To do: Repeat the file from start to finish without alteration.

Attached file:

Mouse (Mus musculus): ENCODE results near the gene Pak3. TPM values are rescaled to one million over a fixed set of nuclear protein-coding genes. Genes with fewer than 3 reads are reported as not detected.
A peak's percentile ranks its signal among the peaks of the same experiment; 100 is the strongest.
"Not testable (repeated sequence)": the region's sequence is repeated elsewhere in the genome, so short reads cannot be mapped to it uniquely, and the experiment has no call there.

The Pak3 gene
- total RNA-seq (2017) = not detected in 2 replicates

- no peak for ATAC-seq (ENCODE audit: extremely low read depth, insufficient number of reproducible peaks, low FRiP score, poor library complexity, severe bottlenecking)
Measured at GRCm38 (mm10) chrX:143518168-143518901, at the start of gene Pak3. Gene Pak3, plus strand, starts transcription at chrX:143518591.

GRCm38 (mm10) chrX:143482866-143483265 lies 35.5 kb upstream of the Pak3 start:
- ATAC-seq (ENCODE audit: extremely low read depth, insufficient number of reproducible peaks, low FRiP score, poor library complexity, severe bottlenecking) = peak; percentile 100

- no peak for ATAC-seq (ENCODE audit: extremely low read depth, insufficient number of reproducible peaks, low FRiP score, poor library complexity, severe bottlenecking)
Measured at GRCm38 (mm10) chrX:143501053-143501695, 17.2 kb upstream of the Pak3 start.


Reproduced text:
Mouse (Mus musculus): ENCODE results near the gene Pak3. TPM values are rescaled to one million over a fixed set of nuclear protein-coding genes. Genes with fewer than 3 reads are reported as not detected.
A peak's percentile ranks its signal among the peaks of the same experiment; 100 is the strongest.
"Not testable (repeated sequence)": the region's sequence is repeated elsewhere in the genome, so short reads cannot be mapped to it uniquely, and the experiment has no call there.

The Pak3 gene
- total RNA-seq (2017) = not detected in 2 replicates

- no peak for ATAC-seq (ENCODE audit: extremely low read depth, insufficient number of reproducible peaks, low FRiP score, poor library complexity, severe bottlenecking)
Measured at GRCm38 (mm10) chrX:143518168-143518901, at the start of gene Pak3. Gene Pak3, plus strand, starts transcription at chrX:143518591.

GRCm38 (mm10) chrX:143482866-143483265 lies 35.5 kb upstream of the Pak3 start:
- ATAC-seq (ENCODE audit: extremely low read depth, insufficient number of reproducible peaks, low FRiP score, poor library complexity, severe bottlenecking) = peak; percentile 100

- no peak for ATAC-seq (ENCODE audit: extremely low read depth, insufficient number of reproducible peaks, low FRiP score, poor library complexity, severe bottlenecking)
Measured at GRCm38 (mm10) chrX:143501053-143501695, 17.2 kb upstream of the Pak3 start.